The Newlands Pass is a mountain pass at an elevation of 1,093 feet (333 m) above the sea level, located in the English Lake District. The pass itself has a series of hairpin bends that can be unnerving for drivers of cars and minibuses (heavier vehicles are advised not to use the pass), especially as the tarmac has become quite smooth in places.
The road over the pass, also known as Newlands Hause, is asphalted and it’s a narrow, perilously steep road snaking up. There are some narrow sections -scarcely wide enough for two cars- where if two vehicles have to pass each other, one might have to reverse for some kilometers of winding narrow road to get to a place wide enough to pass.
Your wheels will be astounded at the wonderful views of the mountains spread out before you! They are terrible for drivers who are prone to vertigo. In many places the road is bordered by a drop of hundreds of meters (many hundreds of feet) unprotected by guardrails. The road links the Newlands Valley, to the west of Keswick and Derwent Water, with the village of Buttermere.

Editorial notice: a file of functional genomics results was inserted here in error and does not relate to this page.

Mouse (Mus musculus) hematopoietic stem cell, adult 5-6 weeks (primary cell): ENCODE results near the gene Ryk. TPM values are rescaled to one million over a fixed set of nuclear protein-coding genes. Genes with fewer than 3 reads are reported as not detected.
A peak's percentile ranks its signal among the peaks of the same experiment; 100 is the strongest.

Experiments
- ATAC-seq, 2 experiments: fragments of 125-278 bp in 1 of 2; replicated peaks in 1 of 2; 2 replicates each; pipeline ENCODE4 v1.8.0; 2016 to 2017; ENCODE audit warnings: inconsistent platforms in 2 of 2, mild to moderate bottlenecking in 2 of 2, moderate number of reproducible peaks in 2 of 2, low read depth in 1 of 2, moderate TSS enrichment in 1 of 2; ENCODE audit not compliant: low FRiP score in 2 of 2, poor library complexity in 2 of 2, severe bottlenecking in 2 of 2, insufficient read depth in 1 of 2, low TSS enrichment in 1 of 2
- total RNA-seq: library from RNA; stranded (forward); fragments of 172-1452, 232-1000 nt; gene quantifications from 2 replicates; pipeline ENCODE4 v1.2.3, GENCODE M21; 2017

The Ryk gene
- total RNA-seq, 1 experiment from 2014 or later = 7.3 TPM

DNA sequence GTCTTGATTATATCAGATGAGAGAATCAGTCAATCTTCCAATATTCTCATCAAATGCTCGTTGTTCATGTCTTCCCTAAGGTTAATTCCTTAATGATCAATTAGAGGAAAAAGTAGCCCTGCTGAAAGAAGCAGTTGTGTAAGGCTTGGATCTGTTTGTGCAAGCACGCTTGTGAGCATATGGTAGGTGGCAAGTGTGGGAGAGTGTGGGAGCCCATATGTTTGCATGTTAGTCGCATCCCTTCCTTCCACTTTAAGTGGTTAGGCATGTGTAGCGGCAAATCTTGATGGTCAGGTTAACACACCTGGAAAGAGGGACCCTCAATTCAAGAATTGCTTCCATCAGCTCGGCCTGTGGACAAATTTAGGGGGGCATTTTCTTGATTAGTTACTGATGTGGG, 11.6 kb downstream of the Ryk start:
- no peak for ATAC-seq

This road tests the skill, and courage, of any driver. It’s definitely not for anyone suffering from vertigo or a fear of landslides. Only the suicidal, the insane, or the paid-to-do-this should ever drive down. The road is single-track and narrow in places with unforgiving dry stone walls. Rising steadily to start with, after a section with a good view ahead the first, more serious inclines appear. It’s a really fun drive with fantastic views but not for a faint hearted driver especially if the weather is bad. A serious drive which can get quite hairy at times when negotiating with cars coming the other way.